Obituary for Peru RPCV Keith McNeill
In late 1960s, the country was embroiled in the civil rights movement. Keith McNeill graduated from college and moved straight to the heart of racial conflict in Alabama and Mississippi. He lived with an black Baptist minister and worked organizing labor unions . From there, McNeill joined the Peace Corps, which took him to Peru in 1965. He organized a coffee cooperative and formed relationships with the residents there. He later returned to visit the families he'd helped. But McNeill also volunteered in his own backyard. He moved to Greeley about 30 years ago and spent many hours dedicated to movements throughout Weld County. "Whenever he saw a cause that was worth fighting, he was right there," his daughter, América McNeill, said.
Obituary for Malawi RPCV Bobbie Mullinix Miles
She was a former high school basketball coach and teacher in Florida, Georgia and North Carolina. Her last position was girls' basketball coach and physical education teacher at West Montgomery High School. She retired after 36 years of service in public education. She was a member of the West Montgomery Sports Hall of Fame. After retiring she spent three years in the Peace Corps. in Malawi.
Obituary for Chile RPCV Janet Berkenfield
After graduate studies at Stanford, Ms. Berkenfield joined the Peace Corps in 1965, developing health programs in Chile. Janet Berkenfield was a dedicated public health professional who worked to help immigrants, young mothers, and children during a career that lasted more than 40 years. "Janet had a true gift in starting up new projects and in administering the details of their implementation," Cindy Rogers, Ms. Berkenfield's supervisor at the state Department of Public Health and colleague of 14 years, said in a statement. "She worked tirelessly to bring the reality of her vision of systems that worked for the benefit of children."
Obituary for Philippines RPCV Linda Laighton Bahr
A graduate of MacMurray Collge in Jacksonville, Ill., Mrs. Bahr taught hearing-impaired students through the Northwestern Illinois Association. She took a break from teaching in Illinois schools to teach the hearing impaired in the Philippines from 1985 to 1987 by volunteering for the Peace Corps. Her two-year stint in the Philippines allowed her to learn about another culture firsthand and ignited an interest in world travel. She went on to visit Nepal, Hong Kong, Costa Rica, Brazil, Peru and Thailand "She liked going to places that other people don't necessarily find comfortable," explained Larry Bahr.
Obituary for Senegal RPCV Ruth Chapin Wolfe
After working 20 years as a bookkeeper and raising her children, she decided to go to college. She obtained her Bachelor of Science from Florida State University in Tallahassee. In her 50s and unable to obtain employment with her social welfare college degree, she joined the Peace Corps. She was assigned by the Peace Corps to Calack, Senegal where she spent two years teaching English to the Wolof speaking students of Calack.
Obituary for Togo RPCV Paul McKenzie
From 1975 to 1978, he taught English, coached basketball and developed a tree nursery as a Peace Corps volunteer in Togo, in West Africa. The Peace Corps, his wife said, was one of the formative experiences of his life. In 1980, he moved to Washington, where he joined the Department of the Navy. At the time of his death, he was deputy director for technology integration for the Naval Surface Warfare Center of the Naval Sea Systems Command.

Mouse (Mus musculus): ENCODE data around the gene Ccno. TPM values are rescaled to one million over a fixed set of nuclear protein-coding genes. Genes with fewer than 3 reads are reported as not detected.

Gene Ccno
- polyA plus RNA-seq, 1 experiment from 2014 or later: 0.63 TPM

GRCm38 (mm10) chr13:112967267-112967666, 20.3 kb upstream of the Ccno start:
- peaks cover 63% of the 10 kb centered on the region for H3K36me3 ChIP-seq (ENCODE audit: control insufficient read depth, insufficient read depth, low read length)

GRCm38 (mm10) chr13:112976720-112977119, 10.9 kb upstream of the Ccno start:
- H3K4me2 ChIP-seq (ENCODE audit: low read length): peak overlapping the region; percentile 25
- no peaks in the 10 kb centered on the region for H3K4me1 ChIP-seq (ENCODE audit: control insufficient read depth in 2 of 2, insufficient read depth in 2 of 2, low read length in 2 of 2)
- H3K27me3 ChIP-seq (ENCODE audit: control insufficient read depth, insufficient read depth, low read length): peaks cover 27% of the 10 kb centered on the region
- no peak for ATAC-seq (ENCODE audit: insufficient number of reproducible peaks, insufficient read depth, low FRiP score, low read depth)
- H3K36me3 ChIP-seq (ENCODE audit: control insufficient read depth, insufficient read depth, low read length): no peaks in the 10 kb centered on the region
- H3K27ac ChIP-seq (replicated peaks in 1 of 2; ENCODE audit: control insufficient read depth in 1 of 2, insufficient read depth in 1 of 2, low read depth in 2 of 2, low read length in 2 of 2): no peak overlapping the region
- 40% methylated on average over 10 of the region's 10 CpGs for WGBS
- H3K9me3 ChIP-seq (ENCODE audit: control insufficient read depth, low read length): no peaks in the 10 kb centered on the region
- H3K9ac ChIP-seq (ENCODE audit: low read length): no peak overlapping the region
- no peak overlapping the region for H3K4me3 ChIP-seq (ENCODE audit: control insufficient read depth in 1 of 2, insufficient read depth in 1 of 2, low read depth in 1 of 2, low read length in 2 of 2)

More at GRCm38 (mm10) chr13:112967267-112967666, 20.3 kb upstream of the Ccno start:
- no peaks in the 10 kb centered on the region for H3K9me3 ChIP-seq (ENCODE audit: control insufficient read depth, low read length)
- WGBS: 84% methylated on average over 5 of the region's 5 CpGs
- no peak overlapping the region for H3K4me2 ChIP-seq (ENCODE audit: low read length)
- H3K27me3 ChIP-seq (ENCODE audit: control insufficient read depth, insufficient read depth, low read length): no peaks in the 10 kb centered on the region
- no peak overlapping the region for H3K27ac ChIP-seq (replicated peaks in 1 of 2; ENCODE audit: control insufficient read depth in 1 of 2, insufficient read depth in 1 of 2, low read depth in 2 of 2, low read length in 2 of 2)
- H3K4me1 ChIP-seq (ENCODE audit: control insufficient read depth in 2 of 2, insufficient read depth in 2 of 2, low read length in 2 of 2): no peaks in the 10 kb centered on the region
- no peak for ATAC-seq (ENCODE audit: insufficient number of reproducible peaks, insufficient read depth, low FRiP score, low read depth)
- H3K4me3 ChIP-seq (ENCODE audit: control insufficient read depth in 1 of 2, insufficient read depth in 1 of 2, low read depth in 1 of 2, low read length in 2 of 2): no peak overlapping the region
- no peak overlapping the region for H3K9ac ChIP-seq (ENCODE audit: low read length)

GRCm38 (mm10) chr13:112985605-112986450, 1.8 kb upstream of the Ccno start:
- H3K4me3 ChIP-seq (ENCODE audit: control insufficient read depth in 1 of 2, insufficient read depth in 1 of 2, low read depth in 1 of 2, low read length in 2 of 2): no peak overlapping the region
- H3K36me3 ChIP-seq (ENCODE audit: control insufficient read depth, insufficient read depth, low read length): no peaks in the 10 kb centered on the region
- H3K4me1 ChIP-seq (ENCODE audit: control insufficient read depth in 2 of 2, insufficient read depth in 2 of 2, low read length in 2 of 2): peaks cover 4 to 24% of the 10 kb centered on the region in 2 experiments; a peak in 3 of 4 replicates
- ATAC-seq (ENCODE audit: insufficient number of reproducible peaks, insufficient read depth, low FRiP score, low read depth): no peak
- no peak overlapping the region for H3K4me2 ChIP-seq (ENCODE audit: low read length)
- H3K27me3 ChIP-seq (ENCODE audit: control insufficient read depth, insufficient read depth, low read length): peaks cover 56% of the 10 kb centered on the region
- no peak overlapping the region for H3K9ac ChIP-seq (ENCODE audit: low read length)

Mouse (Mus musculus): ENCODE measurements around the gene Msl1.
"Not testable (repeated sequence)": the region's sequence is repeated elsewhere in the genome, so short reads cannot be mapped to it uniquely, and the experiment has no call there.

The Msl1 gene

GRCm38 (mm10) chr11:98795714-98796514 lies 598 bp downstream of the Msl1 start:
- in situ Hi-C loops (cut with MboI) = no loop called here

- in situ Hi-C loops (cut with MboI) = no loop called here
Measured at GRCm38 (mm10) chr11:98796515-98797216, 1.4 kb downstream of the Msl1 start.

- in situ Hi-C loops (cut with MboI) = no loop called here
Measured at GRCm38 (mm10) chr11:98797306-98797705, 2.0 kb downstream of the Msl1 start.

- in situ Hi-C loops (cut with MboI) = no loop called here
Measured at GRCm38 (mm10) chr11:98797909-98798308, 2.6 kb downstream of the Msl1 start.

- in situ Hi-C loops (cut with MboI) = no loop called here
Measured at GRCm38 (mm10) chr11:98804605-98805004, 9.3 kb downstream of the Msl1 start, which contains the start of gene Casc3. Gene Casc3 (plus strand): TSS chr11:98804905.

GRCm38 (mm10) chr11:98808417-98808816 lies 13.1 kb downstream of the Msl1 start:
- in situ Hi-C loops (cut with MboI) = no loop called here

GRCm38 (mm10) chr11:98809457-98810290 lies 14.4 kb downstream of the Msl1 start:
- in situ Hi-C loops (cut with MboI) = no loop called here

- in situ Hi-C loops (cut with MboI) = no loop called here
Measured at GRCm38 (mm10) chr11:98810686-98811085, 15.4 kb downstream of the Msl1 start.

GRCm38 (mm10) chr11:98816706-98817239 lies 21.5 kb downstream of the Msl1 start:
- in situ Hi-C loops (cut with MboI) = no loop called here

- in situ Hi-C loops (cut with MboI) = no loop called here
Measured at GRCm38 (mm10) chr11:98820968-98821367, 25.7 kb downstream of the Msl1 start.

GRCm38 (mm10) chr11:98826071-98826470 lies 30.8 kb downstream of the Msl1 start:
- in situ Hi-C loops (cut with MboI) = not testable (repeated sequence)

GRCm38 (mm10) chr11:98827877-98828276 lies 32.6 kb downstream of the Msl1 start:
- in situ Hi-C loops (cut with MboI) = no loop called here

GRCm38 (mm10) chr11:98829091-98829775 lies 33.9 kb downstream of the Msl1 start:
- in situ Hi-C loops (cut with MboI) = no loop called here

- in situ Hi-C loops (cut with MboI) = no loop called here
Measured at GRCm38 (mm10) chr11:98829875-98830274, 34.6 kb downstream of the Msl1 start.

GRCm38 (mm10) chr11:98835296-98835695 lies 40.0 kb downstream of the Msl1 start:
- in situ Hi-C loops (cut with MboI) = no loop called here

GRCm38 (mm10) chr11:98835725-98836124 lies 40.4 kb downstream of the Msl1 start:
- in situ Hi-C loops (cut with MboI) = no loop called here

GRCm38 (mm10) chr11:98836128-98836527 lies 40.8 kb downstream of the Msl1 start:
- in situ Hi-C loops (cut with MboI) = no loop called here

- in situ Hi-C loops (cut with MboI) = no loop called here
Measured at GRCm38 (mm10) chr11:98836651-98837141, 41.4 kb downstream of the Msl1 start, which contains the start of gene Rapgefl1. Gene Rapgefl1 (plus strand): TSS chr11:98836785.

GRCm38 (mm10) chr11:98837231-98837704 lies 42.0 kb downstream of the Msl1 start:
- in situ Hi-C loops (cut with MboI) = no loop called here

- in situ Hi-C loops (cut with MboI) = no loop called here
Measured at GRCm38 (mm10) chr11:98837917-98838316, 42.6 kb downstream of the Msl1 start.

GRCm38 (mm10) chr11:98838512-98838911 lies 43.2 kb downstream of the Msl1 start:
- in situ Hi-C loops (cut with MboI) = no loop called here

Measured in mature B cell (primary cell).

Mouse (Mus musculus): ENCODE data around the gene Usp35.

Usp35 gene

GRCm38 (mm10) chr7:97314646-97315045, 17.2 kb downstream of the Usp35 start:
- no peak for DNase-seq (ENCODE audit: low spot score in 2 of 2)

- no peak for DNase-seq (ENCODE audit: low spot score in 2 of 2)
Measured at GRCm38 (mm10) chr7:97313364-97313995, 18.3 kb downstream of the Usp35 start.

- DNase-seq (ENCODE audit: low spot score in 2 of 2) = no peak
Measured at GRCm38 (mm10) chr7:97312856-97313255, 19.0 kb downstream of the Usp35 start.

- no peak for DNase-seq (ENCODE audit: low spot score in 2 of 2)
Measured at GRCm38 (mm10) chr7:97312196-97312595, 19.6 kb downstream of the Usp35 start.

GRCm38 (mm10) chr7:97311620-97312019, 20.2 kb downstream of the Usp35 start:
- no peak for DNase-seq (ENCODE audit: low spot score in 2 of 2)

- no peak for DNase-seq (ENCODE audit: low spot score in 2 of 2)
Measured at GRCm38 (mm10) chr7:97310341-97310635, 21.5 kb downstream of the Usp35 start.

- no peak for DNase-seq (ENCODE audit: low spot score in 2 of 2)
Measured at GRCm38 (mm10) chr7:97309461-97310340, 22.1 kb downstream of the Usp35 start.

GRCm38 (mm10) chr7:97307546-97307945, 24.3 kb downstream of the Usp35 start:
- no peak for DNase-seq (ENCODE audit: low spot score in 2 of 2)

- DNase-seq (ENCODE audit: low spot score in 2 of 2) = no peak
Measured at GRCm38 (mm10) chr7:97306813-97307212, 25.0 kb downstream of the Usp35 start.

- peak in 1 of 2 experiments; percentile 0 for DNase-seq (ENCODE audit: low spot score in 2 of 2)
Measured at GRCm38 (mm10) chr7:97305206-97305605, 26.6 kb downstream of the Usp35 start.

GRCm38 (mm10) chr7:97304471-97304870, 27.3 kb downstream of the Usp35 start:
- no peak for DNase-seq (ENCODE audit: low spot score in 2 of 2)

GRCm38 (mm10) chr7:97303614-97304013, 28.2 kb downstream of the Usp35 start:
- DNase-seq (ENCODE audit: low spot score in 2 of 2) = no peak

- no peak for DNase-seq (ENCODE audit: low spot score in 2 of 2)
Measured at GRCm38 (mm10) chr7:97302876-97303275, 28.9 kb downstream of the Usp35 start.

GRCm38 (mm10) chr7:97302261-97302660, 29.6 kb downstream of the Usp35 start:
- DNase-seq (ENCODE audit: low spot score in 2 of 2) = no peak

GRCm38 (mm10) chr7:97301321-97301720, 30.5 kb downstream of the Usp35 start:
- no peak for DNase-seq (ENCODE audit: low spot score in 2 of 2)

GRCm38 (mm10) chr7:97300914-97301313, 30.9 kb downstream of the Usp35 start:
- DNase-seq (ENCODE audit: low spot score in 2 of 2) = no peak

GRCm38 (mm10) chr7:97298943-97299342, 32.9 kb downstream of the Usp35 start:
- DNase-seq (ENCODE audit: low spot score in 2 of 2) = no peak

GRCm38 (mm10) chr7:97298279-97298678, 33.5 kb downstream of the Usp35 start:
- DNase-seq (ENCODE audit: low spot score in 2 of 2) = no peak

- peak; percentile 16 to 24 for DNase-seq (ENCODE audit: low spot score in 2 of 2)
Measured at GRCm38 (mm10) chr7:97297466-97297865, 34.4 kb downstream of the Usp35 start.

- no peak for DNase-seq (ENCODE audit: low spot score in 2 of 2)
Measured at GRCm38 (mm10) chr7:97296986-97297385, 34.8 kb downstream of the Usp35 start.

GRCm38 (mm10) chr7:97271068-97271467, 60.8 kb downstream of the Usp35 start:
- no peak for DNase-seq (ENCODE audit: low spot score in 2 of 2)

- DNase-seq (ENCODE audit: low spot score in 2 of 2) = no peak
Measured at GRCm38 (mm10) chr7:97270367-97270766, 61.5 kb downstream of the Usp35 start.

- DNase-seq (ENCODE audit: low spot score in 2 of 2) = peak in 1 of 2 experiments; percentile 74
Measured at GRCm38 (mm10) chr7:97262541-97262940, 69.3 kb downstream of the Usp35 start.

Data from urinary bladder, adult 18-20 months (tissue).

Obituary for Somalia RPCV Charlie Nelson
After a tour together in the Peace Corps, the Nelsons -- who met while earning their degrees at the University of Minnesota -- went house shopping. He wanted a Victorian that was "untouched," Angie Nelson recalled Sunday, but he discovered the real estate agent was steering the couple clear of a fatigued section of North Minneapolis, where Nelson ended up finding a house he loved so much he purchased it on sight. "When we moved in, Minneapolis was tearing everything down around us," she said of the neighborhood. "We recruited our friends to come in and buy them up." And so began the Old Highland Neighborhood Association. Nelson joined the Historical Society that same year and supervised the statewide survey for the National Register of Historic Places. In 1974, he became the state architectural historian and in 1978, the historical architect.
Obituary for Korea RPCV David Alvord III
He and his former wife Rosemary Kirwin-Alvord served for two years in Korea, were Peace Corps recruiters in Seattle and later held administrative positions in Micronesia. Having become fluent in Korean, David taught English to South Korean Air Force pilots. Prior to his death, he completed an assignment in South Korea, where he was teaching South Korean educators English teaching methods.
Andrew Salmon writes: "He came to Korea with the first U.S. Peace Corps contingent in 1966. Stationed in rural Kangwon Province, he fell in love with the country and its people. A photograph from that time shows him carrying an A-frame, surrounded by grinning farmers. In 2002, he returned here to teach English. I am not sure what brought him back. Perhaps he had been financially unsuccessful; he certainly never had much money (though it never bothered him). He also had little time for technology. He despised cell phones, and when I set up a hotmail account for him, he insisted that he knew how to use it, but (as far as I know) never did. What he did have was time for people. His enthusiasm for travel, mountain hiking, athletics, dogs, and, of course, his beloved Korea and Idaho were infectious. Several times, just seeing his figure in the distance -- or hearing his booming voice, which preceded him by a considerable distance -- would bring smiles to faces. My four-year-old daughter loved being around him."